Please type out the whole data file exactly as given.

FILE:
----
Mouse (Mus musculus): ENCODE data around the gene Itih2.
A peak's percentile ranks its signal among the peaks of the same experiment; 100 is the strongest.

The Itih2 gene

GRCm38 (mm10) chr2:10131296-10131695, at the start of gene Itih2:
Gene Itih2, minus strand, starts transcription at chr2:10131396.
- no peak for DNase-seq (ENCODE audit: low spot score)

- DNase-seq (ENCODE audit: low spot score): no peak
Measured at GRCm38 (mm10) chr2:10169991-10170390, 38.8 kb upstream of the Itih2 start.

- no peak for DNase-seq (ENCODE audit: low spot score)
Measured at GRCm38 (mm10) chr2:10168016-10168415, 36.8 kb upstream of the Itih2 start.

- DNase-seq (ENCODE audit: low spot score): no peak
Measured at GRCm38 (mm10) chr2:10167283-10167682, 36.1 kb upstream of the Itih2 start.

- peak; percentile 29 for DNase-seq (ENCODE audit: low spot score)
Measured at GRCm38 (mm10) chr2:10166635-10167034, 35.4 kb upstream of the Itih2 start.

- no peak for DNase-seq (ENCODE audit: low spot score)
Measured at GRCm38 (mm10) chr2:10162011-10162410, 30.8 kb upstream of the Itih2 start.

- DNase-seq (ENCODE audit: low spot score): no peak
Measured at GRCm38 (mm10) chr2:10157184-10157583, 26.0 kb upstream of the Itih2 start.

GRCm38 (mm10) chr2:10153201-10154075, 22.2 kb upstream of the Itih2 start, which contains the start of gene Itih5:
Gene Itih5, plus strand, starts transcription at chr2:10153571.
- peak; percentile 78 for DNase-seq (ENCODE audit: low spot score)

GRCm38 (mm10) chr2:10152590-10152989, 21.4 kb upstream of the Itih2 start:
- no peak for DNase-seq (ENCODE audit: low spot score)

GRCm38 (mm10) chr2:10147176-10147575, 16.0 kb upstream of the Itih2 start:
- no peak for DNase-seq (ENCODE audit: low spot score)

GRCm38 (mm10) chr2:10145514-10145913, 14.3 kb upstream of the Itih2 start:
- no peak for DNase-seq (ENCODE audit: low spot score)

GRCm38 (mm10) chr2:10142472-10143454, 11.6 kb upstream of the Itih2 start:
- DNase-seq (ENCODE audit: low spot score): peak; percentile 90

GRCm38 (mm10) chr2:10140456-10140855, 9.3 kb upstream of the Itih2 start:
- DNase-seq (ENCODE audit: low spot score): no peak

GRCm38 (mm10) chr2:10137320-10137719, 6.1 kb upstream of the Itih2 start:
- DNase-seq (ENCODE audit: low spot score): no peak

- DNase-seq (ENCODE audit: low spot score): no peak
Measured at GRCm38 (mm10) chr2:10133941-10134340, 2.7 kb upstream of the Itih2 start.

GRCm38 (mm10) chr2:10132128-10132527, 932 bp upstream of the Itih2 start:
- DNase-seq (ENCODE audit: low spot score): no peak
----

Mouse (Mus musculus): ENCODE data around the gene Itih2.
A peak's percentile ranks its signal among the peaks of the same experiment; 100 is the strongest.

The Itih2 gene

GRCm38 (mm10) chr2:10131296-10131695, at the start of gene Itih2:
Gene Itih2, minus strand, starts transcription at chr2:10131396.
- no peak for DNase-seq (ENCODE audit: low spot score)

- DNase-seq (ENCODE audit: low spot score): no peak
Measured at GRCm38 (mm10) chr2:10169991-10170390, 38.8 kb upstream of the Itih2 start.

- no peak for DNase-seq (ENCODE audit: low spot score)
Measured at GRCm38 (mm10) chr2:10168016-10168415, 36.8 kb upstream of the Itih2 start.

- DNase-seq (ENCODE audit: low spot score): no peak
Measured at GRCm38 (mm10) chr2:10167283-10167682, 36.1 kb upstream of the Itih2 start.

- peak; percentile 29 for DNase-seq (ENCODE audit: low spot score)
Measured at GRCm38 (mm10) chr2:10166635-10167034, 35.4 kb upstream of the Itih2 start.

- no peak for DNase-seq (ENCODE audit: low spot score)
Measured at GRCm38 (mm10) chr2:10162011-10162410, 30.8 kb upstream of the Itih2 start.

- DNase-seq (ENCODE audit: low spot score): no peak
Measured at GRCm38 (mm10) chr2:10157184-10157583, 26.0 kb upstream of the Itih2 start.

GRCm38 (mm10) chr2:10153201-10154075, 22.2 kb upstream of the Itih2 start, which contains the start of gene Itih5:
Gene Itih5, plus strand, starts transcription at chr2:10153571.
- peak; percentile 78 for DNase-seq (ENCODE audit: low spot score)

GRCm38 (mm10) chr2:10152590-10152989, 21.4 kb upstream of the Itih2 start:
- no peak for DNase-seq (ENCODE audit: low spot score)

GRCm38 (mm10) chr2:10147176-10147575, 16.0 kb upstream of the Itih2 start:
- no peak for DNase-seq (ENCODE audit: low spot score)

GRCm38 (mm10) chr2:10145514-10145913, 14.3 kb upstream of the Itih2 start:
- no peak for DNase-seq (ENCODE audit: low spot score)

GRCm38 (mm10) chr2:10142472-10143454, 11.6 kb upstream of the Itih2 start:
- DNase-seq (ENCODE audit: low spot score): peak; percentile 90

GRCm38 (mm10) chr2:10140456-10140855, 9.3 kb upstream of the Itih2 start:
- DNase-seq (ENCODE audit: low spot score): no peak

GRCm38 (mm10) chr2:10137320-10137719, 6.1 kb upstream of the Itih2 start:
- DNase-seq (ENCODE audit: low spot score): no peak

- DNase-seq (ENCODE audit: low spot score): no peak
Measured at GRCm38 (mm10) chr2:10133941-10134340, 2.7 kb upstream of the Itih2 start.

GRCm38 (mm10) chr2:10132128-10132527, 932 bp upstream of the Itih2 start:
- DNase-seq (ENCODE audit: low spot score): no peak